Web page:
In response to the recent tragic explosion in Beirut on August 4, 2020, ICTJ and 14 prominent nongovernmental organizations recently issued a joint statement, demanding immediate action to promote accountability and a new non-sectarian political system in Lebanon.
The likely preventable explosion represents another appalling consequence of a dysfunctional sectarian political system that has been in place since the end of the country’s 15-yearlong civil war in 1990 and that has afforded impunity to perpetrators of human rights abuses for decades and entrenched a culture of cronyism and corruption in the country. This latest catastrophe should mark a turning point for the country, one that catalyzes meaningful action to curb impunity, promote accountability, and invest in a deep transformation of the state. Otherwise, the many survivors of the explosion, who have been left to grapple with aftermath alone, will inevitably join the masses of wartime and more recent victims of political violence who still await truth, justice, and accountability.
In the joint statement, the signatories propose the following urgent actions the Lebanese government should take to address the county’s myriad crises:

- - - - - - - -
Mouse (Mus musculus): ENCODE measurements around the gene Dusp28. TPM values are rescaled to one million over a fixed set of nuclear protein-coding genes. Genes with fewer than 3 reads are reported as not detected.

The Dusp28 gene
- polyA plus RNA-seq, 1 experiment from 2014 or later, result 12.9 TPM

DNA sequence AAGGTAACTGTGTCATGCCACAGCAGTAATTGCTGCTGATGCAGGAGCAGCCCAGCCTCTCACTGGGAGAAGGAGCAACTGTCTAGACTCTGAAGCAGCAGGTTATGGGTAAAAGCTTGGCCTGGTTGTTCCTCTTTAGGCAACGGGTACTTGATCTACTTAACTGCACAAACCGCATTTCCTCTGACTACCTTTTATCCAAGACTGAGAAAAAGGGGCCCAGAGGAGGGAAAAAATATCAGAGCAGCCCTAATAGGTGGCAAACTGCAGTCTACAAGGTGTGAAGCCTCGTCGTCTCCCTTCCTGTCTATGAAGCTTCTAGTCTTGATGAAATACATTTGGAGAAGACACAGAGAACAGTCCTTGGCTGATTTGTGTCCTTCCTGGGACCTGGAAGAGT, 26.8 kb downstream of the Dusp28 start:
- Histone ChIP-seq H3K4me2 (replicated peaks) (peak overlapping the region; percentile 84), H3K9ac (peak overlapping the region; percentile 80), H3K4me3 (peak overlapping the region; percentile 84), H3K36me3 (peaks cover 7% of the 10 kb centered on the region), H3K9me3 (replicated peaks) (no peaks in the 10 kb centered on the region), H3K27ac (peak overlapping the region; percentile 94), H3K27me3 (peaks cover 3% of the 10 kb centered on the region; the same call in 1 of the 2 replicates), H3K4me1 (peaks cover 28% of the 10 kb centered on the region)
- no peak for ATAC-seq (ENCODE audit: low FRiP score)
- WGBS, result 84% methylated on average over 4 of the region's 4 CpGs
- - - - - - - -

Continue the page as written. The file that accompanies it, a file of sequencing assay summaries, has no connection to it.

- a credible, impartial, and independent investigation into the August 4 explosion;
- a reconsideration of the full scope of the wide immunity currently granted to government officials and parliamentarians;
- a full and swift transition to a non-sectarian political system that favors justice and ensures that accountability at all levels is endorsed and upheld;
- the prompt implementation of the necessary measures to strengthen the independence and effectiveness of the judicial and security sectors to bring them into compliance with international standards;
- the promulgation of a set of political reform legislation that is not based on a confessional or otherwise sectarian system and that instead guarantees all citizens full equality in their rights and duties;
- a comprehensive plan for dealing with the economic and financial crisis;
- public debate on the concept and meaning of active citizenship in Lebanon; and
- additional reforms and initiatives that will actively promote tolerance and respect for the equal rights of all.
PHOTO: Lebanese protesters march to the site of the explosion at Beirut's port on October 17, 2020. The demonstration was held to commemorate the one-year anniversary of the October Revolution, the country's largest anti-government protest since the end of the civil war. (Mohamad Youssef/Al Liwaa)